Category: Regulation

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Why on earth is the government mucking about with our data privacy laws?

Mariano Delli Santi

Thursday 9 September, evening: the UK Government published their long-awaited proposal for a new UK data protection regime. The new framework is the peak of a journey which Open Rights Group has followed closely, starting from the National Data Strategy and down to the TIGRR report and the Digital Regulation Plan. We will analyse and react to Government consultation thoroughly, […]

What can be done about tax havens? Part 1: the abuse of tax havens by multinational corporations

Richard Murphy

In the first four videos in this series on tax havens I have explored how they work, what they abuse, and why that abuse should worry anyone who is concerned for fair markets, the rule of law and democracy, all of which tax havens (or secrecy jurisdictions as I prefer to call them) actively seek to undermine.   This then leads to the obvious question, which […]

Tuned out: Performing Rights Society gets it wrong

Richard Wilkins

During the Covid-19 lockdown, online exercise and dance classes became a staple part of many people’s lives. As well as keeping us physically fit and healthy, they helped provide social interaction which supported mental wellbeing. Unable to offer face-to-face classes, exercise and dance instructors had needed to embrace online platforms such as Zoom or MS […]

Think Brexit’s all over? Wait until the grace periods end…

Sadie Parker

Despite the best efforts of 87 per cent of the mainstream media (by circulation) trying to distract you from the battering Brexit is giving to business up and down the UK, news is at last filtering through. And, bad as this news is, we have yet to see the worst because the Trade and Cooperation […]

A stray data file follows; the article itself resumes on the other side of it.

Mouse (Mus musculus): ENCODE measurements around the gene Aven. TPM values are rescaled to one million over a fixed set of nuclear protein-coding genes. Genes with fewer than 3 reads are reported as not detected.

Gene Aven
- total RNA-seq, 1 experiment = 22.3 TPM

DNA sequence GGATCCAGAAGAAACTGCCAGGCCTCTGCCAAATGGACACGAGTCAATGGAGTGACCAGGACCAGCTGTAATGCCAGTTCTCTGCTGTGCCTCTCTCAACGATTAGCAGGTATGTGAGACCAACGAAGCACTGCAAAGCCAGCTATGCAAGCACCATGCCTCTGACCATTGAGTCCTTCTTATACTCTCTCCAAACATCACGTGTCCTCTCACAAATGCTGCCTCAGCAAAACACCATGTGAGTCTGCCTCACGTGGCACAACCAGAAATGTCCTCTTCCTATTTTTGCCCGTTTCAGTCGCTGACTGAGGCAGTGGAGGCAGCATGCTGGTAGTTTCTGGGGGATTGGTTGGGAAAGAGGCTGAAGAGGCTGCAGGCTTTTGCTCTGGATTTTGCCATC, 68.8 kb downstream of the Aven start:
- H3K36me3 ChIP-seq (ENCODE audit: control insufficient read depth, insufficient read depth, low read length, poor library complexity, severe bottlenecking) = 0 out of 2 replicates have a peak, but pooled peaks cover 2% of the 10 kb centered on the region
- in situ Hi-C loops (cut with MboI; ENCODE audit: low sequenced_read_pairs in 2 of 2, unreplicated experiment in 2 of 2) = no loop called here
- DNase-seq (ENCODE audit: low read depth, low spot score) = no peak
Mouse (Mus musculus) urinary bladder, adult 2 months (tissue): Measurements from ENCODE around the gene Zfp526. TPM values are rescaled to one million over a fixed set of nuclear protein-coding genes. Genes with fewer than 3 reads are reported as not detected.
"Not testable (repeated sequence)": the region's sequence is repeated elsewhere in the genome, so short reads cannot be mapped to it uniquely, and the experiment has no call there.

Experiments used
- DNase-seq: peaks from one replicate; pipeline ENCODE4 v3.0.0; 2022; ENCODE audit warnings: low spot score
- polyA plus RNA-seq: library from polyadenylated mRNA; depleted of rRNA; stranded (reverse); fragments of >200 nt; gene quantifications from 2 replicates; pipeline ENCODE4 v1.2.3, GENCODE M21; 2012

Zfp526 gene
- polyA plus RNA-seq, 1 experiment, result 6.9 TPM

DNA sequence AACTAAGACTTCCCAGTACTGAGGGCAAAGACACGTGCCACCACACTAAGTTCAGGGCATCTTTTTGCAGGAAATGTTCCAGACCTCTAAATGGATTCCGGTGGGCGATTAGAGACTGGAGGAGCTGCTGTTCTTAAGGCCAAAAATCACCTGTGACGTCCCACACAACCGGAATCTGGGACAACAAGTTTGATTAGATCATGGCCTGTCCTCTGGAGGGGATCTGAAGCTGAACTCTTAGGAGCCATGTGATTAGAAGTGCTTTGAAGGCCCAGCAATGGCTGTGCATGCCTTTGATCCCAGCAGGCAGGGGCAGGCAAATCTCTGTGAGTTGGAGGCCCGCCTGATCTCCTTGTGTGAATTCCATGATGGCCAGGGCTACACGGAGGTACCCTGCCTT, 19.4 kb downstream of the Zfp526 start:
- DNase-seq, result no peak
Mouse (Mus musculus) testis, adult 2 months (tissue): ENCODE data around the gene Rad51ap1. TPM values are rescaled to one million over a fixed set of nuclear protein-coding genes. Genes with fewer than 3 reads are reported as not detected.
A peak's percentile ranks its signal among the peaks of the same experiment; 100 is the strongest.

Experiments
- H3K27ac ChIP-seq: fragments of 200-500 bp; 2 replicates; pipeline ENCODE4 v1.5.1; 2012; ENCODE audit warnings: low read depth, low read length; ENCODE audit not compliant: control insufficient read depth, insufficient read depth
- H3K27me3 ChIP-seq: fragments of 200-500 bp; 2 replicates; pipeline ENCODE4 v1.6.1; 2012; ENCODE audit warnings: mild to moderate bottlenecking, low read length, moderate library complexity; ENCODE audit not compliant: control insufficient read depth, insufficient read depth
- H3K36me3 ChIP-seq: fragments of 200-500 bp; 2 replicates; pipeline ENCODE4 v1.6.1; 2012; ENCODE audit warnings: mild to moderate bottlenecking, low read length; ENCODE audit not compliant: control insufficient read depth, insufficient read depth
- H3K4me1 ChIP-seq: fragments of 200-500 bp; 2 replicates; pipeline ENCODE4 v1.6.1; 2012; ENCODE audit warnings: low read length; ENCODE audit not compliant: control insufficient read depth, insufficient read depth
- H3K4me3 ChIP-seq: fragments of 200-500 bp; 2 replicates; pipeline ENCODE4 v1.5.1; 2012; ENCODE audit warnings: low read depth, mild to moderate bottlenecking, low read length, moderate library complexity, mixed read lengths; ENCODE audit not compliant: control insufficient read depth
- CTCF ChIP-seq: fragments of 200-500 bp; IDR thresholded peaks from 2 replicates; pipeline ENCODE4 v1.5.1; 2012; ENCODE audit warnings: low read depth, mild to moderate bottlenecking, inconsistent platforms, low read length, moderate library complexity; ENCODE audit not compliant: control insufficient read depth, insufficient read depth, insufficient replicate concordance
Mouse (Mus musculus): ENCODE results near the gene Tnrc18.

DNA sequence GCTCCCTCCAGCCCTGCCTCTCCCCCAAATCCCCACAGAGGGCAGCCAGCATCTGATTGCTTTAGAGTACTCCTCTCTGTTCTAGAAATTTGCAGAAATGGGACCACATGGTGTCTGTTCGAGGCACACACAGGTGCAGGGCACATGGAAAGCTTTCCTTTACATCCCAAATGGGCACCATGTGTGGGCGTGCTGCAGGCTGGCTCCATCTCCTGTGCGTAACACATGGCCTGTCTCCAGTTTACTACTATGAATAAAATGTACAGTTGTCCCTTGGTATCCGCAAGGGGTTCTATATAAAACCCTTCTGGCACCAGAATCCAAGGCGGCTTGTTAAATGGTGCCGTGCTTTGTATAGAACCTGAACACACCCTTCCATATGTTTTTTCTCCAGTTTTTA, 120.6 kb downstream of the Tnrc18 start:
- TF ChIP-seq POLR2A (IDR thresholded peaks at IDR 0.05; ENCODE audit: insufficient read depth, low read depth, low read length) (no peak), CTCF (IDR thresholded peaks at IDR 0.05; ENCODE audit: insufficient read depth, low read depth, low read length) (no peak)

“My small business is in ruins and I see no way out.”

Anthea Simmons

My £1m UK small business is in ruins and I see no way out. Tried everything, feel utterly powerless. Trade with EU virtually impossible. This was so predictable and predicted. Bastards! This is the tweet that could be sent by thousands of small businesses up and down the land. It is the tweet that should […]

Money, promises and how we could do things differently

Richard Murphy

We are very grateful to Richard Murphy for allowing us to reproduce his excellent series of threads on important economic issues. Not everyone is on Twitter, so this enables us to get great content to those beyond our bubble. I keep hearing people complain that the ‘mainstream media’ does not understand economics and that we’re […]

Trading the orchard for an apple

Sadie Parker

Department for International Trade (DIT) tweets are easy to distinguish from those of other government departments by their exuberant use of emojis. “Good to speak to my counterparts from across the EEA EFTA states about our live negotiations on a new trade deal,” tweeted junior trade minister Ranil Jayawardena after the meeting on February 25th. […]

A freeport for Poole: Free trade or free ride?

Conor Niall O'Luby

Will Poole soon become a ‘freeport’? Yes, if Drew Mellor, Conservative leader of Bournemouth Christchurch Poole (BCP) Council, gets his way. As the Brexit transition period approached in December 2020, Drew Mellor announced plans for a joint bid to government from Bournemouth Airport and the Port of Poole. The  bid also includes the Dorset’s local […]

The truth about the shellfish ‘ban’. Updated…again

Tom Haward

Editor: Proof that George Eustice knew about the ban and has been lying… UPDATE: George Eustice was being deceptive on TV. I have read the Fisheries section of the TCA and undepurated shellfish export isn’t mentioned. This omission means the UK would abide by current EU regulations [for Third Countries] if it isn’t in Exit […]

Brace for denial

Mick Carter

Introduction This is an article inspired by the BBC podcast How They Made Us Doubt Everything. It explores the techniques used by those wanting to delay or stop action on climate change, and the disproportionate impact these have had on public opinion. I am not a climate scientist but my work has been connected with […]

50 days on: Boris Johnson’s Brexit deal

Sadie Parker

Saturday 20 February was the 50th day since Boris Johnson’s Trade and Cooperation Agreement (TCA) came into effect. Anyone expecting it to settle all questions, or even most of the details, of how we will do business with the EU from now on will be mightily disappointed. The proverbial expression of something being ‘as full […]

Is our democracy toast? Part 2 of the double-barrelled piece

Sadie Parker
Rees-Mogg standing in front of a burning forest with democracy fishing agriculture, food e-commerce and financial service all burning down